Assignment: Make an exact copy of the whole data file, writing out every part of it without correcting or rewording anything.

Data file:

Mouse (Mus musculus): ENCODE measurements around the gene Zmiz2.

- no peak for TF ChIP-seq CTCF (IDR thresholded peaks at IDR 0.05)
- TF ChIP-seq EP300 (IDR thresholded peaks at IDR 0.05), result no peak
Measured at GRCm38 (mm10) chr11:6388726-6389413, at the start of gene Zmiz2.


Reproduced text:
Mouse (Mus musculus): ENCODE measurements around the gene Zmiz2.

- no peak for TF ChIP-seq CTCF (IDR thresholded peaks at IDR 0.05)
- TF ChIP-seq EP300 (IDR thresholded peaks at IDR 0.05), result no peak
Measured at GRCm38 (mm10) chr11:6388726-6389413, at the start of gene Zmiz2.